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Discussion Starter · #1 ·
It's approaching a year since I purchased my original six zebra danio glo-fish. I've only had to replace one fatality in all that time. This morning, i was surprised they were late for breakfast, failing to surface from the bottom of my bowl at the first sound of the automatic feeder. I was afraid something catastrophic had occurred overnight. But instead, I could see them chasing each other in a frenzy of clusters and schooling, completely oblivious of food.
Query: I'm too lazy to break down the bowl in order to put them in breeder tanks. What are the chances that a few of the fertilized eggs will survive to produce a few fry? There are ample crevices for a few to escape being eaten.

Some Background: I once went through this with a platy, trying to rescue as many live fry as possible and put them in a floating breeder tank only to realize a month or two later that their chances for normal adulthood size would probably have been better in the main tank where they would have had ample room to swim and forage. Feels like I'm choosing between yield vs. viability?
 

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I had a few zebrafish hatched and grew to maturity in my 29G as a kid. FYI, you're committing a crime for breeding those glowfish! :)
 

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FYI, you're committing a crime for breeding those glowfish!
These glofish seem unnatural and look strange to me. But I imagine they might fit a certain aesthetic...they question is, does the gene they added to make them "glow" make the fish otherwise less healthy? I seem to recall it coming from an experiment with adding jellyfish DNA or something. If it's not making them unhealthy, what are the negative consequences? Then it's similar to breeding for a certain look in any other kind of animal.
 

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Discussion Starter · #5 ·
It's illegal on two levels: the first is that the gene is a manufactured version of the jellyfish DNA and has a patent on it that reserves to the owners the exclusive right to sell products containing the gene. Secondly, there have been environmental concerns around the danger of introducing the recombinant gene into wildlife. Until recently IIRC, you couldn't even own glowfish in the State of California. In most states, however, I think it's like marijuana, you can possess glowfish as long as you don't sell or barter them in exchange for goods or services.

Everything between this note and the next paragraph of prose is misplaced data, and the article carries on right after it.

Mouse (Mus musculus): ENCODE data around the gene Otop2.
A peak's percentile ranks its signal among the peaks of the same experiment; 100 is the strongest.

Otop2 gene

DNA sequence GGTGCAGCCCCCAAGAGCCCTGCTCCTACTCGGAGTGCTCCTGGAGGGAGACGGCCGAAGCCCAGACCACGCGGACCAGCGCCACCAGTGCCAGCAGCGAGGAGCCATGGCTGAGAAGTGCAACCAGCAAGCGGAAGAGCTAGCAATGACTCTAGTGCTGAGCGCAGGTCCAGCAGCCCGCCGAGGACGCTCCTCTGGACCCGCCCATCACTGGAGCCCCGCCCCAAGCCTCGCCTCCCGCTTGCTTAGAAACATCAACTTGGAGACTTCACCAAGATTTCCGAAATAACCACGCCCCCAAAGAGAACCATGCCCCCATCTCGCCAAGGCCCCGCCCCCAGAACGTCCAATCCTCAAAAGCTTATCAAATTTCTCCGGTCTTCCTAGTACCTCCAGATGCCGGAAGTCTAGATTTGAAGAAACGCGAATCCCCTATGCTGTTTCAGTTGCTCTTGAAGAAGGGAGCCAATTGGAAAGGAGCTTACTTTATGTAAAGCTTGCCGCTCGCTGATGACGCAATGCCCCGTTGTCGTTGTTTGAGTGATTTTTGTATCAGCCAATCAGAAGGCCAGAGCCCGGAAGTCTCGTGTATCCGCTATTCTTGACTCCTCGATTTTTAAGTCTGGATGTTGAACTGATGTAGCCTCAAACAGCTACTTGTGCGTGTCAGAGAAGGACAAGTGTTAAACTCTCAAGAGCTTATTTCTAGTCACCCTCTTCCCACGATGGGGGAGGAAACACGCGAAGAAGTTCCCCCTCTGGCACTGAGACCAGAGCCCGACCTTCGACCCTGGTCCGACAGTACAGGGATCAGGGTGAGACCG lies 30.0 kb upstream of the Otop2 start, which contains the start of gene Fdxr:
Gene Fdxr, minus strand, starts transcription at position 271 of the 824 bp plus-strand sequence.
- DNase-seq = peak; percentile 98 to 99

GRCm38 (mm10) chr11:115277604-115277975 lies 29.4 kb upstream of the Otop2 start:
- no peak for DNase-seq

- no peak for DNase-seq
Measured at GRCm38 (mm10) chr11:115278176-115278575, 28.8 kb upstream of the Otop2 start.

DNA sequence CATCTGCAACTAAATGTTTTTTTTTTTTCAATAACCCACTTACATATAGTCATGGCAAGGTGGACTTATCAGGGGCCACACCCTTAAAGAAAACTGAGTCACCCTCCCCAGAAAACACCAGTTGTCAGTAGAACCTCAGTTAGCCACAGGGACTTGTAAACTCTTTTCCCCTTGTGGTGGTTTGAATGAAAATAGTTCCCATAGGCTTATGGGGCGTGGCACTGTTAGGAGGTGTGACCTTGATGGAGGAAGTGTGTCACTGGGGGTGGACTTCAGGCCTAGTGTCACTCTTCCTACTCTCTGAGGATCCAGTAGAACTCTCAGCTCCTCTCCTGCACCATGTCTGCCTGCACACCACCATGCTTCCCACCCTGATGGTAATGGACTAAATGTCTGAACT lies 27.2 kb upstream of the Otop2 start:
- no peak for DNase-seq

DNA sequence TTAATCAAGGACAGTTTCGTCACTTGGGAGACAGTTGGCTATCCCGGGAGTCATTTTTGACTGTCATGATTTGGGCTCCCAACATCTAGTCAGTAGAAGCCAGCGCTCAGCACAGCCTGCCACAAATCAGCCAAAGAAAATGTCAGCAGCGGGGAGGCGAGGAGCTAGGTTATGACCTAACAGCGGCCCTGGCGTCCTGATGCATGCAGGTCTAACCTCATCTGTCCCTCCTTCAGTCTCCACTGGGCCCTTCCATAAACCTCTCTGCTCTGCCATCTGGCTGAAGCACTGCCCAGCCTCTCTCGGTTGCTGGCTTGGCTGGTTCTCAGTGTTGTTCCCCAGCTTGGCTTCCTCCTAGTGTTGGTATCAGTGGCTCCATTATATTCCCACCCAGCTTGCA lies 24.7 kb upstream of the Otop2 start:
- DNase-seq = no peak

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I find the glofish gaudy but I’ve seen pictures of glofish hybrids with the original zebrafish and they look pretty good.
 

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In your densely planted bowl, chances are good that some fry will survive. It will be interesting to see if they are all 'glow' or if some revert to wild type. If you ever start another bowl and want a different species with resemblance to goldfish, try the yellow mutant of White Cloud Mountain minnows--no patent problems, LOL!

I think the jellyfish from which the DNA was derived should be paid royalties.
 

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@johnwesley0 you make good points. Patenting gene sequences always seems to lead to trouble. And there could be some concern of modified species becoming invasive if released, or otherwise disrupting the ecosystem (although in this case these fish seem like they'd make an extra vibrant snack). But this seems like a concern even with fish that are bred for certain characteristics, like showy bettas and whatnot.
 
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